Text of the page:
Avengers: Infinity War deaths explained. Don’t read this if you haven’t seen the film yet
What happened at the end of Infinity War? We look at the two kinds of death that can happen to a superhero, who was killed in the film and their chances of being seen again in a future Marvel production
SPOILER ALERT! The following contains details about the ending of Avengers: Infinity War . Stop reading now if you don’t want to know.
Seriously, if you haven’t seen it yet, this is your last chance to bail. Don’t say we didn’t warn you.
Hey, kids, let’s have a talk about death.
Chances are, if you’ve seen Avengers: Infinity War , which had the biggest box-office opening ever, you might be flipping out over all the casualties. The 18 previous Marvel films introduced a bevy of superheroes who’ve left an indelible mark, and with one snap of the fingers and the combined might of the mystical Infinity Stones, many of the good guys just disappeared.
Poof. Dust in the wind. The end.
Really? Well, probably not.
Infinity War embraces a number of tropes from superhero comic books, including utilising two different kinds of death. There’s real death, usually of a figure whose loss means something – like when Uncle Ben died, reminding Spider-Man that “with great power comes great responsibility.”
But more often there’s comic-book death, where a beloved hero dies for plot or publicity reasons, and returns sooner rather than later. (Captain America, Wolverine and Spider-Man have all been among those high-profile personalities who were “resurrected” on the comic page.)
Which brings us to Infinity War – and its jaw-dropping finale. Fans bet on perhaps one or more of the elder statesmen – Iron Man (Robert Downey Jnr), Captain America (Chris Evans) or Thor (Chris Hemsworth) – to be victims of Thanos’ Infinity Gauntlet.
But instead, Marvel went all in with the most unexpected folks. Audiences who’ve made Black Panther a box-office powerhouse might be a little saddened by the sudden departure of Chadwick Boseman’s T’Challa.
We’ve been privy to the ups and downs of Bucky Barnes (Sebastian Stan), Captain America’s best friend and one-time brainwashed sleeper assassin, so it hurts a little to see him go. And while Star-Lord (Chris Pratt) and Doctor Strange (Benedict Cumberbatch) are high-profile members of the body count, who wasn’t hurt worse by Spider-Man (Tom Holland) tearfully telling father figure Iron Man that he doesn’t want to die just before he does?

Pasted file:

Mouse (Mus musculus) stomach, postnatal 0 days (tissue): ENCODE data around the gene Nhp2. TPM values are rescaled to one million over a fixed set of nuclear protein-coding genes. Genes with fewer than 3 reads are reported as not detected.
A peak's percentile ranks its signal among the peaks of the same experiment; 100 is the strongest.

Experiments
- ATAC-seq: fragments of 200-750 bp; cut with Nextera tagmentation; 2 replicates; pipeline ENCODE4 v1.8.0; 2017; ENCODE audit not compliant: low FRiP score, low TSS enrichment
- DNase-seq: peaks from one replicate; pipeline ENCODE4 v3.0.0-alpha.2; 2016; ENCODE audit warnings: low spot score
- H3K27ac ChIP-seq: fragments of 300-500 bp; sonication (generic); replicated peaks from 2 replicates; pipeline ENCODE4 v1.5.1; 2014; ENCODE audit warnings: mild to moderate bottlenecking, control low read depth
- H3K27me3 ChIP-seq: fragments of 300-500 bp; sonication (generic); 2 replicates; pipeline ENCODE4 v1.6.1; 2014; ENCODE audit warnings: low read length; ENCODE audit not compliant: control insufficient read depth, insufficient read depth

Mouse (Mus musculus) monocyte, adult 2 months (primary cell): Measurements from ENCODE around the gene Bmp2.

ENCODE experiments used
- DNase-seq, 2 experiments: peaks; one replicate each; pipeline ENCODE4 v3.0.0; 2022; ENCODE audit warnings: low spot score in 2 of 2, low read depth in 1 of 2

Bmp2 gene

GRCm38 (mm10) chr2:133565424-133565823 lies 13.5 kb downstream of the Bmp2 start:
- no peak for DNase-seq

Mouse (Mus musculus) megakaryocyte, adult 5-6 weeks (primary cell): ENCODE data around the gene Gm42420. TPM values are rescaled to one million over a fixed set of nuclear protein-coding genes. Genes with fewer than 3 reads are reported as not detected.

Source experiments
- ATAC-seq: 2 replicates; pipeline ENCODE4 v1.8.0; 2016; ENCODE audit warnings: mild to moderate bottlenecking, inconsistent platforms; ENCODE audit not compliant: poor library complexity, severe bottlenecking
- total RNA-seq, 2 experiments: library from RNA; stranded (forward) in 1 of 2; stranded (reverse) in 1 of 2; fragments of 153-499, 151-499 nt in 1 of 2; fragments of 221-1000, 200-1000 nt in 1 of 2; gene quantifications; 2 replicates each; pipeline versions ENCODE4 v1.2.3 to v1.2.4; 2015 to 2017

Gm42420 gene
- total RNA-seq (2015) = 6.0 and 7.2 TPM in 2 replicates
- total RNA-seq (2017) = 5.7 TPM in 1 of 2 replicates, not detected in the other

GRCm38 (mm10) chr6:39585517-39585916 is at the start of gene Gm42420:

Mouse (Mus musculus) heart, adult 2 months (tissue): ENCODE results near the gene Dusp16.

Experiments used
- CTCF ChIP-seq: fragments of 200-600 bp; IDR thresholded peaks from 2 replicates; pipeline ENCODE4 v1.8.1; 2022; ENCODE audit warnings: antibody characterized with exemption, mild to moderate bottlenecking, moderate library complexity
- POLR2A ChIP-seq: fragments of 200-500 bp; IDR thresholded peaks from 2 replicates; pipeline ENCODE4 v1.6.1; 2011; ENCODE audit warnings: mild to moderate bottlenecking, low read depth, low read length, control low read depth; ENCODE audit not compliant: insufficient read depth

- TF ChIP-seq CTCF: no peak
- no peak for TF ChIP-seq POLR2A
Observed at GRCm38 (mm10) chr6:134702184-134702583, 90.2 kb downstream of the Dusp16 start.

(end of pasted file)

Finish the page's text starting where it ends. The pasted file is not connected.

Before you cue up the Bee Gees’ Tragedy, let’s be logical for a second: There’s no way Marvel is killing off Black Panther. (“Wakanda forever,” come on!) And there’s already a Spider-Man sequel slated to kick off phase 4 of the Marvel Cinematic Universe, so Holland’s not going anywhere.
Groot toy sales alone necessitate more of that alien tree, but Guardians of the Galaxy Vol. 3 has also been announced. (This is one of those times where the knowledge of future films, while fun for nerd speculation, hurts storytelling instead of helping.)
The fourth Avengers film will bring together the remaining heroes, those who weren’t in Infinity War – Jeremy Renner’s Hawkeye, Paul Rudd’s Ant-Man, Evangeline Lilly’s Wasp – plus Brie Larson’s soon-to-debut Captain Marvel. Maybe they are seeking out a way to create new Infinity Stones.
Maybe Thanos is hiding something. Maybe there’s some crazy, alternate-reality mumbo jumbo or time-travel shenanigans that seems odd now, but a year from now in retrospect we’ll be thinking “Oh, yeah, should have seen that coming.”
What’s brilliant about Infinity War’s finale is that it shocks at a time when it doesn’t seem like we can be surprised any more. This is on the level of “You just put Han Solo in carbonite?!” Superman fell in Batman v Superman: Dawn of Justice , but we knew he’d be back in Justice League . The sheer chutzpah and body count of Infinity War knocks us for a loop, and this malaise will last until the good guys come through in Avengers 4. Hope is only lost until it’s found again.
A little more complicated, however, are those “real” deaths that didn’t involve disintegration. Loki was strangled, and Tom Hiddleston might have actually gone adios after a memorable Marvel career. (Sorry, internet.) Paul Bettany’s Vision is an android who started out as an artificial intelligence, so just give him an iPad to inhabit.
Gamora was sent to her apparent doom by her adoptive dad Thanos so he could have the Soul stone, yet at the end of the film, he has a conversation with her as a young girl in what looks like a higher plane of existence, making it seem like she might not be gone for good. (Her death scene is so good that bringing her back seems like a cheat, but Zoe Saldana is superb as that character and I’d let it slide.)
The mourning period for her and others might be brief. That’s both what’s good and bad about death and superheroes: even the most heartfelt losses are more minor inconvenience than permanent holiday.